I can’t claim to be anything other than disappointed in the decision made by my fellow British citizens to leave the European Union. I was fairly confident that we would remain but then, I live in London in a bubble of Guardian reading friends who tend to work in the health or social care sectors so now realise that my attitudes were shaped within an echo chamber that didn’t capture some of the anger in the country.
I’ve been dwelling on anger, frustration and sadness at the outcome. I was lucky enough to have had the opportunity to spend a few years living and working in another EU country and my partner is from continental Europe. He has taken the vote personally in the ‘you (plural) don’t want us here’ sense.
But as I read through some of the anger in discourses from the ‘remain’ camp, particularly some of the rage reserved for the generational gap, I’ve become a little less angry with the outcome and a little more thoughtful about my response.
Some of the most damaging rage is reserved to those building this into a conflict between age and youth. Yesterday, when I expressed a concern about the free reign being given to ageism on Twitter, I saw a range of responses that worried me.
Blaming one’s 78 year old father for removing opportunities for one’s 16 year old son who didn’t have the right to vote is one of the more toxic tropes to emerge amid the aftermath. After all, it’s important to remember that 78 year olds have no less stake in the country’s future or rights to vote than 18 year olds. It’s no more valid than saying ‘people in Sheffield’ have removed opportunities for ‘people in London’.
The nastiness which has allowed unadulterated ageism to emerge shows that it has rarely been anything other than hiding beneath the surface and the ease with which it has not only come out but been embraced is a worrying development. I’ve been surprised at some of those who feel that they have been given permission to rage against age but understand that’s amid an initial anger, upset and disappointment.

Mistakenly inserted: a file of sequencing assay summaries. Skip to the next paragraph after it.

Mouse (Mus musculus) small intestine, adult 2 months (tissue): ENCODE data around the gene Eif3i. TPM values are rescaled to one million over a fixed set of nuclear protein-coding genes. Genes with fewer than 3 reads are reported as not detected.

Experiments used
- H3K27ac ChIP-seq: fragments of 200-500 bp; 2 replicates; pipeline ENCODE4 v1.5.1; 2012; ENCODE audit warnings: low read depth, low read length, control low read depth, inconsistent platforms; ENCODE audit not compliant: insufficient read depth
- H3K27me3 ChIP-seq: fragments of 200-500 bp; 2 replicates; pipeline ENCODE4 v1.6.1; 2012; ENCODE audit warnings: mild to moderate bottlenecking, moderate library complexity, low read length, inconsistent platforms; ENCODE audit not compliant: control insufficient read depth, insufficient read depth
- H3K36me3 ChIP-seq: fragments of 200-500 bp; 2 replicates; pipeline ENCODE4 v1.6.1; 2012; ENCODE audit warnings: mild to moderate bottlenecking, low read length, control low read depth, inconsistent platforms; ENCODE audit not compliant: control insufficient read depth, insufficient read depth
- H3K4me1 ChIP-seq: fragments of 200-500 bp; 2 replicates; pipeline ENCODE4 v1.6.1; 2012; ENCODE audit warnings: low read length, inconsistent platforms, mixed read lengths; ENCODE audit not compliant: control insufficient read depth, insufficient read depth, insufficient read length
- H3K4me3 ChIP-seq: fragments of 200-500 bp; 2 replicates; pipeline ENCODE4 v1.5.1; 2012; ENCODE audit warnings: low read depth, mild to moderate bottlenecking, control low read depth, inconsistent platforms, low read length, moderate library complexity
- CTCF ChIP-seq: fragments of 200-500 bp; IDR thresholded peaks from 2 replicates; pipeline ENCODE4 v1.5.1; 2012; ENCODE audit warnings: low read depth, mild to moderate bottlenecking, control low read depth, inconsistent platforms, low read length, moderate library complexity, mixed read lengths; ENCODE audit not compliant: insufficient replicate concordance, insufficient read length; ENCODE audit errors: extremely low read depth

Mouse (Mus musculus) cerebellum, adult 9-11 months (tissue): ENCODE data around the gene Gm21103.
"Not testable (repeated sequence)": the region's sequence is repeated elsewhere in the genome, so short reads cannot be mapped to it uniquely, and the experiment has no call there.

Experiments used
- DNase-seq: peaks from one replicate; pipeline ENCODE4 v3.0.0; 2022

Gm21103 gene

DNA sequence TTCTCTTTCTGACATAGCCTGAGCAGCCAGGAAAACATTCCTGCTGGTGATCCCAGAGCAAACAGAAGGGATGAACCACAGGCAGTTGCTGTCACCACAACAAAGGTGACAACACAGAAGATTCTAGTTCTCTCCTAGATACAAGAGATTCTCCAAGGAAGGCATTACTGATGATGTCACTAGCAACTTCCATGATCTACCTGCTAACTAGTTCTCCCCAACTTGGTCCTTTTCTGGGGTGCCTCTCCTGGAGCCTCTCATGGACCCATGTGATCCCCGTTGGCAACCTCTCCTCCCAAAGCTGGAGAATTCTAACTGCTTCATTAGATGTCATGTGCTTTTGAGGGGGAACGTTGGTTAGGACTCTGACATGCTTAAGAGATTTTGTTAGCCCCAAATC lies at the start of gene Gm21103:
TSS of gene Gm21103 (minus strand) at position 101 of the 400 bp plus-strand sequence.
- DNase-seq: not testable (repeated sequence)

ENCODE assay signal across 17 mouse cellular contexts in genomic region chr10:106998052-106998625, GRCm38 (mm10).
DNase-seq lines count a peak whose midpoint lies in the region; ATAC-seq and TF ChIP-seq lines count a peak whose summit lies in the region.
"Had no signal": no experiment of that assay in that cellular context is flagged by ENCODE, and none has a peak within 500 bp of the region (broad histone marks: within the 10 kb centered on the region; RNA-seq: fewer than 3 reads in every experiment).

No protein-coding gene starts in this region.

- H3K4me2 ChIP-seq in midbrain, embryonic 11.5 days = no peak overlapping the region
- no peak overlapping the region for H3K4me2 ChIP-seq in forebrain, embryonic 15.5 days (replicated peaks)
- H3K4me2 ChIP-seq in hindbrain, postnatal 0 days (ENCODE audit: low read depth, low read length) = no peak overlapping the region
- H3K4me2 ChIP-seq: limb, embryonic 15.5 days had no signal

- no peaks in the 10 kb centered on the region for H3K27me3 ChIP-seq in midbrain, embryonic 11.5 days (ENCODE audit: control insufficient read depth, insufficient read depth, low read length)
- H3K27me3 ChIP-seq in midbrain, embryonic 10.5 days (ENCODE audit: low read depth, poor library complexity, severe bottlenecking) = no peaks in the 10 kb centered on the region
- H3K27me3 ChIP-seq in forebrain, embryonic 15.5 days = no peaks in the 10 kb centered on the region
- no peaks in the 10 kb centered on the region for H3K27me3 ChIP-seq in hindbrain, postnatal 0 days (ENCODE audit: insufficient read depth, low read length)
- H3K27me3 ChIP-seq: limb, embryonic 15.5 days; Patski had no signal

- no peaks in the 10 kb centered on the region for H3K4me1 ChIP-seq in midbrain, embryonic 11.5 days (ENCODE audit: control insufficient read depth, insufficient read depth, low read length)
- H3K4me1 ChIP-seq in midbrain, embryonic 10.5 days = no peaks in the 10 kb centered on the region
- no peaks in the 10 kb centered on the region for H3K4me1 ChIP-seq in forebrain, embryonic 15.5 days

Referendums are free votes and however the demographics play out, the selective blame game doesn’t help a country that above all, needs unity. While we talk about magnanimity in victory – of which we have seen little – there’s also something to be said about acceptance in defeat. Maybe it’s a bit early for that now but my hope is that those – and it is almost 50% of the country – who are gutted by the outcome, don’t turn this into a further opportunity for intergenerational warfare or blame.
I’ve seen the ‘but I’m 60 and I voted to remain’ comments being made when sweeping statements have been made about the ‘selfishness’ of ‘baby boomers’ but no one should have to defend themselves individually against broad brush assumptions and attacks. It’s sad seeing some of those doing it but my hope is, it’ll be initial rage rather than continued generational conflict.
So where now? This is uncharted territory and it’s a territory I didn’t want to be in but anger has to diminish. I won’t be moving overseas, despite probably being more able to than many as I have lived and worked in another EU country and have strong links – including my partner’s family and a fluency in another language which might help. But I’ve done that before and however disappointed I am, I’m a Londoner and this is my home. I’m not going anywhere so will seek to find what can be built and grow in the ashes of disappointment. The world hasn’t ended. There’s a lot of financial and political uncertainty ahead. The drift towards isolationism and rage against ‘establishment’ worries me but the best way, I think, to overcome is through unity and not division.
So rather than blaming individuals who voted to leave or dismissing their concerns or insulting people who voted differently from me as ‘racists’ or ‘ignorant’ as I have seen some do – the better thing surely is for us to try and understand each other so that we can build links to create better futures. Between young and old. Between metropolitan and rural. Between different classes.
To quote Jo Cox, which seems particularly timely
We are far more united and have far more in common with each other than the things that divide us